Attorney General James Takes Action to Support Repeal of Trump-Era Energy Efficiency Rollbacks

NEW YORK – New York Attorney General Letitia James, leading a coalition of 12 attorneys general and the City of New York, today filed a petition for review to support the Biden administration’s efforts to restore key elements of the federal energy efficiency program that were rolled back in the waning days of the previous administration. The coalition’s challenge seeks to support the repeal of two “midnight” rules issued by the Trump administration that undermine strong national energy conservation standards for residential gas furnaces and commercial gas water heaters — standards that the federal government itself projects will dramatically cut climate change pollution and save consumers tens of billions of dollars.

The two Trump-era rules being challenged by the coalition subvert energy efficiency and climate change goals by “grandfathering” inefficient technologies and designs, and further delay the adoption of updated energy efficiency standards for furnaces and water heaters. The U.S. Department of Energy (DOE) has identified the two rules being challenged by the coalition as potentially contrary to President Joseph Biden’s Executive Order on Protecting Public Health and the Environment and Restoring Science to Tackle the Climate Crisis (Executive Order No. 13990), and thereby, subject to revision, rescission, or suspension.

“Restoring the energy efficiency regulations is one of the most effective ways to fight climate change, save consumers money, and create jobs,” said Attorney General James. “However, in its deregulatory fever, the Trump administration sought to dismantle our nation’s highly successful energy conservation program. By contrast, the Biden administration recognizes the tremendous value that energy efficiency standards have to public health, our environment, and the pocketbooks of consumers. We are taking this action today to support President Biden’s sincere efforts to restore these critically important standards.”    

The coalition is challenging an “interpretive” rule adopted by the Trump DOE that creates a loophole in energy efficiency standards by allowing for the continued sale of energy-inefficient residential gas furnaces and commercial gas water heaters that rely on outdated technologies. A state coalition, led by Attorney General James, submitted three sets of comments in 2019 and 2020 opposing the proposed DOE loophole for appliances with older, less efficient technologies and designs. The coalition is also challenging a rule that withdraws — based on the newly-created loophole — proposed furnace and water heater energy-efficiency standards issued by the Obama administration. Both rules had immediate effective dates.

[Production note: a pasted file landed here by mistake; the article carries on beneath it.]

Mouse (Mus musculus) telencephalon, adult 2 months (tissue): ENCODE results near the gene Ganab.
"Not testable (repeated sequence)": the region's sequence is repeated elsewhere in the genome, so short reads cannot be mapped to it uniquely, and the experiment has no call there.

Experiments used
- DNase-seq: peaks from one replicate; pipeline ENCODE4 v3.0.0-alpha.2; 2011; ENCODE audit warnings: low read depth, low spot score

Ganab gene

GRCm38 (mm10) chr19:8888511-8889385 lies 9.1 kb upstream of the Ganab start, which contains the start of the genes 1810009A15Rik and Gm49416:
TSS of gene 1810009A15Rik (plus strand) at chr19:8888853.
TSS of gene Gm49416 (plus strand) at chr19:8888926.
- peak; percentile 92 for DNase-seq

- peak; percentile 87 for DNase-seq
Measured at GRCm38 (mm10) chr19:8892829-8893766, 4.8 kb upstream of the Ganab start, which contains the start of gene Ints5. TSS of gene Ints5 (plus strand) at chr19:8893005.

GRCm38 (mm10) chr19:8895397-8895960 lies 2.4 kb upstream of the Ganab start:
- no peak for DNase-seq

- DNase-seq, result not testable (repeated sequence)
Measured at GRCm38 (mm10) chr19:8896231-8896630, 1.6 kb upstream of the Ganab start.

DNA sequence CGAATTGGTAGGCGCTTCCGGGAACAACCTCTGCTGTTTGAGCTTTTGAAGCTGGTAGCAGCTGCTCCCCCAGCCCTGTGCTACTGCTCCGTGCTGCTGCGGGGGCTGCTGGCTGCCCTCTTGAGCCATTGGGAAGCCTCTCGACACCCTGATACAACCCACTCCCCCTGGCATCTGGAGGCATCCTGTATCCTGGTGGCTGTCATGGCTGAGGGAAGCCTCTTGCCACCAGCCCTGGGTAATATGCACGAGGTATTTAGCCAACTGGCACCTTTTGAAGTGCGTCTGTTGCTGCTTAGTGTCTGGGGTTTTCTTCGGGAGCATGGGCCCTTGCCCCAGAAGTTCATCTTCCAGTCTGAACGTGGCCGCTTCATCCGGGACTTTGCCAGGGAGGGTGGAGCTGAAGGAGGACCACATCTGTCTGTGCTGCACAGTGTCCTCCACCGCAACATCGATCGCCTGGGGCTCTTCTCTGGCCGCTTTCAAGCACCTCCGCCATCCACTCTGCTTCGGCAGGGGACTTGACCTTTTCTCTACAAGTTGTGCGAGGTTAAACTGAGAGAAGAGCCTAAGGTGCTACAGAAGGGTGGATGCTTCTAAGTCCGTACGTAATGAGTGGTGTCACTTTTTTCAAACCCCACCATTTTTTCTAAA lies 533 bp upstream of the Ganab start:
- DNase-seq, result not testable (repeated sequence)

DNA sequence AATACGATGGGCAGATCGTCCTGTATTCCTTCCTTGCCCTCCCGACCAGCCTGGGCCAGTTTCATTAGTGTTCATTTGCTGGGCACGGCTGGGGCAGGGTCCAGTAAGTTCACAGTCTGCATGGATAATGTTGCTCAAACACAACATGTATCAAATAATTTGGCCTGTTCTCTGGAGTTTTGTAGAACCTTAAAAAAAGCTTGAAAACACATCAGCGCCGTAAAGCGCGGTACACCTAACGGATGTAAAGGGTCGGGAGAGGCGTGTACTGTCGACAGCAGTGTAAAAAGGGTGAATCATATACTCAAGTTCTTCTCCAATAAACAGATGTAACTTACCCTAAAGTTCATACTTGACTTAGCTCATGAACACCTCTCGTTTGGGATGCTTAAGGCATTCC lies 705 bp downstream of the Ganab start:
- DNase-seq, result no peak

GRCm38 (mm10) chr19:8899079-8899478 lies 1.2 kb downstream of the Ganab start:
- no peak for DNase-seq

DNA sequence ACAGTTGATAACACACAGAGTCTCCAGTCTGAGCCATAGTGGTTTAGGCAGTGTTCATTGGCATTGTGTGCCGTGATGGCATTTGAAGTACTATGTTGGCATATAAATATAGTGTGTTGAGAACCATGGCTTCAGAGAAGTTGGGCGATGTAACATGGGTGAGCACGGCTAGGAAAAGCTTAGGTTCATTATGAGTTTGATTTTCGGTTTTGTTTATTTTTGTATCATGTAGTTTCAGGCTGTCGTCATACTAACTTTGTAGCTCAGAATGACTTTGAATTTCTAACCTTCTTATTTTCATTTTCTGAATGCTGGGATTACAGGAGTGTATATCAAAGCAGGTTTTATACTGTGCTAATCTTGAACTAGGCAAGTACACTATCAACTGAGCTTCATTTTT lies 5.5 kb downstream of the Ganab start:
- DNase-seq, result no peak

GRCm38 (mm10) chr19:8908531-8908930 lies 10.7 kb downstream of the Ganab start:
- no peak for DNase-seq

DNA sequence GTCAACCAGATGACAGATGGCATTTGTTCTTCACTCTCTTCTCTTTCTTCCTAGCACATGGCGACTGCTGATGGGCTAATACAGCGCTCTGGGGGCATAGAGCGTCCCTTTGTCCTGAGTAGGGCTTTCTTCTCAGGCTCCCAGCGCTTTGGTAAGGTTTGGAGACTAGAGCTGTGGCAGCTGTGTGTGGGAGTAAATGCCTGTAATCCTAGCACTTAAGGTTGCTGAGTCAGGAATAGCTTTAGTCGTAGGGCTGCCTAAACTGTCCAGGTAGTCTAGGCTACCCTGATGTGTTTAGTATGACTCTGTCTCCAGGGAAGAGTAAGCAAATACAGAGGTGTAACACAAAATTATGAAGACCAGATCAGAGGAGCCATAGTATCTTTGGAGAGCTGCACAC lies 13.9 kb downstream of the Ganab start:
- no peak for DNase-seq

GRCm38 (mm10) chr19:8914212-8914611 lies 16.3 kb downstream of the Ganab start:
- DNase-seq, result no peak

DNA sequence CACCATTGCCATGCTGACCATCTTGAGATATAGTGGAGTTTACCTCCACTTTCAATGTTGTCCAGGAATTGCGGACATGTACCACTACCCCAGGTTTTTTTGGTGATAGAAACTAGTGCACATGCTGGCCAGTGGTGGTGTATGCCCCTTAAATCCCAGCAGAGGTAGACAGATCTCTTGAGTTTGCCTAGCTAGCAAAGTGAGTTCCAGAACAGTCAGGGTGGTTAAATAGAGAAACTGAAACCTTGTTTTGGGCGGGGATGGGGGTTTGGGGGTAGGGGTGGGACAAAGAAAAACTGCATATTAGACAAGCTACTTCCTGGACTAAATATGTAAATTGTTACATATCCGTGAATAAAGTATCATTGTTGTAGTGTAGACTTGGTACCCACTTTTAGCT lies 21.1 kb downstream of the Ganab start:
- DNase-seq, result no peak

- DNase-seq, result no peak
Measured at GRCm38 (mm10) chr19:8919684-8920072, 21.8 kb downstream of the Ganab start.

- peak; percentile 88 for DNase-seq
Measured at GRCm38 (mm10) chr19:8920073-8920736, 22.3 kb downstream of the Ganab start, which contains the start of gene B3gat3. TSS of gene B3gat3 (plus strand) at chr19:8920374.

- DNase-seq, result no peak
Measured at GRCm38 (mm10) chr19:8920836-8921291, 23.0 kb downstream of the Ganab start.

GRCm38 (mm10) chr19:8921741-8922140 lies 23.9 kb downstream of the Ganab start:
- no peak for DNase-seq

The DOE’s efficiency standards have been highly effective in reducing consumer and industrial energy consumption and costs, as well as environmental impacts associated with operating common household and commercial equipment. The DOE’s long-standing energy efficiency program has resulted in substantial economic and environmental benefits, with more than $2 trillion in projected consumer savings and 2.6 billion tons of avoided climate change pollution emissions. If the energy efficiency regulations are restored, the DOE projects up to $30 billion in consumer savings and $13 billion in cost savings related to the decreased carbon dioxide and other air pollution emissions over 30 years. The DOE also estimates that the standards abandoned by the Trump administration on commercial water heaters would save commercial consumers up to $6.8 billion and reduce climate change pollution emissions by 98 million metric tons over 30 years of sales.

Joining Attorney General James in filing the lawsuit are the attorneys general of California, Illinois, Maine, Massachusetts, Minnesota, Nevada, New Mexico, Oregon, Vermont, Washington, and the District of Columbia, and the City of New York.

This matter is being handled by Assistant Attorney General Lisa S. Kwong and Senior Counsel Timothy Hoffman, under the supervision of Environmental Protection Bureau Chief Lemuel M. Srolovic. The Environmental Protection Bureau is a part of the Division for Social Justice, led by Chief Deputy Attorney General Meghan Faux and overseen by First Deputy Attorney General Jennifer Levy.

According to the New York University School of Law’s State Energy and Environmental Impact Center, since 2017, the Office of the New York Attorney General (OAG) has been a leader in taking legal actions against federal agencies on issues related to the environment. In recent years, the OAG has, to-date, taken over 240 significant regulatory and legal actions — and over 70 actions in 2020 alone — in opposition to the former administration’s concerted, across-the-board drive to undermine many of our nation’s bedrock health, safety, and environmental laws.